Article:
Many, at-risk populations are face specific communication challenges (Wingate, Perry, Campbell, David, and Weist, 2007). For example, those with low-literacy may not be able to interpret written messages. Thus, these groups may not be able to access and use the standard resources offered in emergency preparedness, planning, response, and recovery. In addition, the literature has shown that social, cultural, economic, and psychological factors, including age, class, race/ethnicity, and poverty, affect the ability of individuals to receive, process, and act upon messages (Tierney, 2000). For example, low-income populations cannot afford to buy and store extra food and other materials, such as extra medication to have in an emergency. Therefore, emergency messages should suggest alternative means of storing food and materials to help these populations overcome these economic barriers. For example, those with limited space could identify an alternative location for storing necessities and suggest purchasing materials in bulk with a group to save money. Cultural diversity and sensitivity are also important considerations, not only for various ethnic/racial groups but also for at-risk populations for which culture is a function of the type of disability or limitation they face in a disaster (e.g., the hearing-impaired, mobility restricted).
In a recent evaluation of the status of catastrophic and evacuation planning required by the 2006 DHS Appropriations Act (P.L. 109-90) and the Safe, Accountable, Flexible, Efficient Transportation Equity Act (P.L. 109-59), DHS found clear deficiencies in communication and information-sharing strategies used by state and local emergency managers (DHS, 2006a, 2006b). The most pertinent finding from this evaluation was that emergency planning for at-risk populations is limited; for example, less than 25 percent of urban area plans were rated as having sufficient ability to provide expedited warning to custodial institutions or to provide pre-scripted, hazard-specific warnings.
To be effective in keeping the public safe, risk communication must allow for individuals to access, process, and act upon information provided about the risk (Mileti and Sorensen, 1990). At-risk populations may have unique needs related to each of these goals. Emergency preparedness plans as well as response and recovery guidelines must include provisions for how to best inform and educate at-risk populations (Centers for Disease Control and Prevention [CDC] and HHS, 2006). As suggested by the PAHPA definition, many individuals will require messages specifically tailored to their functional needs. Messages should include information about the nature of the emergency as well as guidance about what to do given the particular circumstances.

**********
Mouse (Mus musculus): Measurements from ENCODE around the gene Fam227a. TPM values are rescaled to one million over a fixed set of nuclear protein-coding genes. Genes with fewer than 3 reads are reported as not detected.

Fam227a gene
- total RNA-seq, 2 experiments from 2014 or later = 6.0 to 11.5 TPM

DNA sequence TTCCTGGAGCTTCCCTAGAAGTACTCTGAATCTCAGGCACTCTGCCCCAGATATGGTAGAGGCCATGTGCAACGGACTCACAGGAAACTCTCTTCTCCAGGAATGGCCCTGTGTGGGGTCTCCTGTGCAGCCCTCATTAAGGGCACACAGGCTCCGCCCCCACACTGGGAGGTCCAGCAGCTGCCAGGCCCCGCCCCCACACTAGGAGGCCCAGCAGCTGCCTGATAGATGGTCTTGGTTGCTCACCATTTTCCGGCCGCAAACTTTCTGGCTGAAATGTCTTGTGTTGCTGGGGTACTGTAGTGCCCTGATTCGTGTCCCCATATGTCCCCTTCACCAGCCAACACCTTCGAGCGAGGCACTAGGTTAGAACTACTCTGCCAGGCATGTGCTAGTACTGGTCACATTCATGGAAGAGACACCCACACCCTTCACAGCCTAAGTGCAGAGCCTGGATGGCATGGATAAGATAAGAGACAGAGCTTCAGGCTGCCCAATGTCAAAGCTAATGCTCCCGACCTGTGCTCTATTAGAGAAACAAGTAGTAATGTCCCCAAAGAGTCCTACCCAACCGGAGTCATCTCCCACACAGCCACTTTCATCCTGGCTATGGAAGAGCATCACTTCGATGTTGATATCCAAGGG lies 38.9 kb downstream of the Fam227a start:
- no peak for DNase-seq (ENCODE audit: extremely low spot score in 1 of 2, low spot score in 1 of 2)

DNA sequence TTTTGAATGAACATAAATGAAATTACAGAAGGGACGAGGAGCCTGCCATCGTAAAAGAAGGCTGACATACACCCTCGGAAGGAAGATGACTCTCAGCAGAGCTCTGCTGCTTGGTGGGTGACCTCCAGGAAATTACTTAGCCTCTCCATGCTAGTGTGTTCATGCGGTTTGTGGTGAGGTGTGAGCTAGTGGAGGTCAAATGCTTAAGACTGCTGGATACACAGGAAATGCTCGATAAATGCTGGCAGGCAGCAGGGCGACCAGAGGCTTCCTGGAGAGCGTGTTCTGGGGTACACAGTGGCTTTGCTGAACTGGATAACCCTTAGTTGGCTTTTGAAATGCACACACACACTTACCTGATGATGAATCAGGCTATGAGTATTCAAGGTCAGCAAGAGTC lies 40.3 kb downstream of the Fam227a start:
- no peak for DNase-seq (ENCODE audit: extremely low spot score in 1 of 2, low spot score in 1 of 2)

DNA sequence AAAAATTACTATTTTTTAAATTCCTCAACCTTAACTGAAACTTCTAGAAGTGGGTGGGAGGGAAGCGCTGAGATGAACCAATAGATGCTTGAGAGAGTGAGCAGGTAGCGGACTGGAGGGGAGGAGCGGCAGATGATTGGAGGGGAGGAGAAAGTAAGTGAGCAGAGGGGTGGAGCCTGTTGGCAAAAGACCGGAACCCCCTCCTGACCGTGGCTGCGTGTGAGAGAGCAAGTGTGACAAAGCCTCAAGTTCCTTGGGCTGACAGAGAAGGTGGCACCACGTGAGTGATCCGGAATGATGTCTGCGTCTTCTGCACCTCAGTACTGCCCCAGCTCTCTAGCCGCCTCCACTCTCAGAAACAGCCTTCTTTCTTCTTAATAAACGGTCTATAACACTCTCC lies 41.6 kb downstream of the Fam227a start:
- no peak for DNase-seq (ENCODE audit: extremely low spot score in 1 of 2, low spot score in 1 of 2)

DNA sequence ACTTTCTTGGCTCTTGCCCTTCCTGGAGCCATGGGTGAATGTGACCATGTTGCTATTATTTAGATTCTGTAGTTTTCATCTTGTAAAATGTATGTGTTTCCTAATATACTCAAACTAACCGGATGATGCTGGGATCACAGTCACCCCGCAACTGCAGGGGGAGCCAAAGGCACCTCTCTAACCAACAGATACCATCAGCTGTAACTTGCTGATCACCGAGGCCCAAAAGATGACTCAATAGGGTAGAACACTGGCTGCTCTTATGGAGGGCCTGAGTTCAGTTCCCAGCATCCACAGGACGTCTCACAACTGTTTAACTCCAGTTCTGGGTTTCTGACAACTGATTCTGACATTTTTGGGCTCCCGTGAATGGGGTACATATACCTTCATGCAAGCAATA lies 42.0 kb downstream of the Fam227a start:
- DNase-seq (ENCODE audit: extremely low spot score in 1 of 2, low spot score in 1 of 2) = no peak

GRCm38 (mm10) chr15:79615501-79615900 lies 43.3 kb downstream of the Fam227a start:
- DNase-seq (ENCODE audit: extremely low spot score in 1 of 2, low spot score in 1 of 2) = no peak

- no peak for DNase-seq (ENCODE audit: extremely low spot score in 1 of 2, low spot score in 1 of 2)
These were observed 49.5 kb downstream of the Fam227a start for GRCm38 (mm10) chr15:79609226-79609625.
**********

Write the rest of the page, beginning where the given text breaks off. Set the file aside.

Numerous federal statutes and plans call for including at-risk populations and each state is required to include those at-risk in their emergency preparedness plans. However, there is little evidence that the needs of these groups are being adequately addressed (Association of State and Territorial Health Officials [ASTHO], 2008; Ringel et al., 2007). In fact, we know from recent public health events and other emergencies that there are gaps in the ability of communities to respond to the special needs of at-risk populations. For example, Hurricane Katrina left 5,000 children without their families (National Center for Missing and Exploited Children, 2005). In New Orleans, 75 percent of all deaths were among senior citizens, yet only 15 percent of the city’s total population is senior citizens (National Organization on Disability, 2006). In addition, less than 30 percent of sheltered populations had access to American Sign Language (ASL) interpreters, so individuals with hearing impairment had limited ability to receive information about risks and recovery (Wingate et al., 2007).
A recent study of gaps in the education and training to protect at-risk populations in public health emergencies found that most consumer-oriented aids and resources for at-risk populations, where they existed, were disseminated primarily through the Internet (Wingate et al., 2007). This medium of dissemination is likely to be inaccessible to many at-risk populations including the economically disadvantaged, the mentally ill, the visually impaired, low-literacy and non-English speaking individuals, young children, and older adults. Further, evidence suggests that some at-risk populations may prefer to rely on social networks or trusted community members to receive information and to guide decision making during a public health emergency (Eisenman, Cordasco, Asch, Golden, and Glik, 2007). This approach can strengthen trust in the community (Eisenman et al., 2007; Meredith, Eisenman, Rhodes, Ryan, and Long, 2007). These findings highlight the need for communicating about risk through appropriate channels and media before, during, and after emergencies and public health disasters (McGough, Frank, Tipton, Tinker, and Vaughan, 2005).